Washington, DC — Late last month as President Obama was launching the ‘Power Africa’ initiative to support Africa’s energy sector, legislation was introduced in the U.S. House of Representatives with bipartisan support to accomplish the same goal.
Supporters say announcement of the legislation two days before President Obama’s speech unveiling the White House program was not a Congressional attempt to upstage the President but an embrace of the White House effort.
“Powering up in Africa is often prohibitively expensive,” said Rep. Ed Royce (Republican-California), chairman of the House Foreign Affairs Committee, when he introduced the bill. “For example, the U.S. Embassy in Liberia is forced to spend $10,000 per day to generate electricity; obviously few small African businesses would be able to afford such a power bill, he said.”
Joining Royce in sponsoring Electrify Africa Act of 2013, H.R. 2548 are Eliot Engel (Democrat-New York), the Committee’s ranking Democrat, Chris Smith (Republican-New Jersey), who chairs the Subcommittee on Africa, and the Subcommittee’s ranking Democrat, Karen Bass from California.
Like the Obama program, the bipartisan legislation would establish a U.S. strategy to support affordable, reliable electricity in sub-Saharan Africa. The goal is to improve economic growth, health and education in Africa and to promote job creation in the United States through greater exports.
The two initiatives embrace positions long advocated by the ONE campaign, the Center for Global Development and others who point to the lack of power as one of the greatest constraints to growth and development across Africa.
The numbers are staggering – some 550 million people on the continent without access to electricity, including 90 million children who attend schools without electricity.
According to a House press release, the legislation:
- requires that the Administration create a comprehensive strategy to help increase electricity in sub-Saharan Africa;
- encourages the U.S. Agency for International Development (USAID) to use existing tools such as loan guarantees, partnerships and grants to increase electricity in sub-Saharan Africa;
- directs the Treasury Department to persuade the World Bank and African Development Bank to increase electrification investments in sub-Saharan Africa; and
- Instructs the Overseas Private Investment Corporation to prioritize electrical sector investments in sub-Saharan Africa.
A section-by-section of the legislation is available HERE.
“This bill will be a game changer for those forced to deal with unreliable energy and costs that far exceed that found elsewhere in the world,” Congresswoman Bass said.
“Women will no longer have to give birth by candle or flashlight, children will have light to go to school and to study, and businesses will be able to produce products for trade – both regionally and to far-off destinations like the United States and Europe.”
Bass said she was committed to working with Royce “to move this bill forward” and with the administration “to ensure that the people of sub-Saharan Africa have the electric power they need to help pull them out of poverty.”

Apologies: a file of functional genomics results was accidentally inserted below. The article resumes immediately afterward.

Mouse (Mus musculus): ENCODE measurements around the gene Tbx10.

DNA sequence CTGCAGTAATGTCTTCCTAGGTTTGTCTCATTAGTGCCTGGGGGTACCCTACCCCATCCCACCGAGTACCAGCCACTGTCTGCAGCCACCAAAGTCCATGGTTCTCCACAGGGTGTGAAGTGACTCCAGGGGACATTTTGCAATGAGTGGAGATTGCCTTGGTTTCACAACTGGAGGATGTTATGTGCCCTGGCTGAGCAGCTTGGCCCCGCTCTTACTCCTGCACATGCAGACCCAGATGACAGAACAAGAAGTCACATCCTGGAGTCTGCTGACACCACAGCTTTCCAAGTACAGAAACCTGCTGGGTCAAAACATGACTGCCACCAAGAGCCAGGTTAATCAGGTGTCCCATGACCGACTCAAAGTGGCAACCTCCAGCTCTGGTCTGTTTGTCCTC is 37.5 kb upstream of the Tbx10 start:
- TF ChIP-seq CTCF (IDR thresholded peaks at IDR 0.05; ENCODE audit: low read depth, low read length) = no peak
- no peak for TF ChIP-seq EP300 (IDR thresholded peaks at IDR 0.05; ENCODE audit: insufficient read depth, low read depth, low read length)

The House legislation – coupled with passage one week prior by the Africa Subcommittee of the Senate Foreign Relations Committee of theIncreasing American Jobs through Greater Exports to Africa Act of 2013 – is a welcome indication of an emerging consensus on how to engage Africa that it is bipartisan and bicameral, with backing on both sides of Pennsylvania Avenue.
The efforts to address impediments to growth as a means of encouraging development and trade represent an important step forward for U.S.-Africa policy which has been defined for the past 13 years largely by the Africa Growth and Opportunity Act (Agoa).
Passed under President Bill Clinton in 2000, Agoa gives preferential access to American markets to qualifying African countries. The largest beneficiaries are textile manufacturers who take third party fabric from Asia and assemble garments in Africa for duty free export to the United States.
The legislation, which was precedent-setting at the time of passage, has played an important role in shaping economic relations. But while the program has benefited nascent clothing exporters in places like Mauritius and Lesotho, the benefits of duty-free access and low-labor costs in other countries have not translated into many jobs.
That is largely because the prohibitive price-per-kilowatt-hour of electricity often wipes away any potential manufacturing advantage.
In Liberia for example, where the price per kilowatt hour is $.54 cents – one of the highest on the continent – the one factory that opened to take advantage of Agoa trade preferences had to close.
Supporters expect the Africa power initiative to breathe life into Agoa and encourage greater exports under the trade preference program as the cost of electricity is reduced.
K. Riva Levinson is the founder and managing director of KRL International LLC, a consultancy dedicated to ork in the world’s emerging markets. She has worked in Africa for more than 20 years and has been an advisor to Liberian President Ellen Johnson Sirleaf since 1996.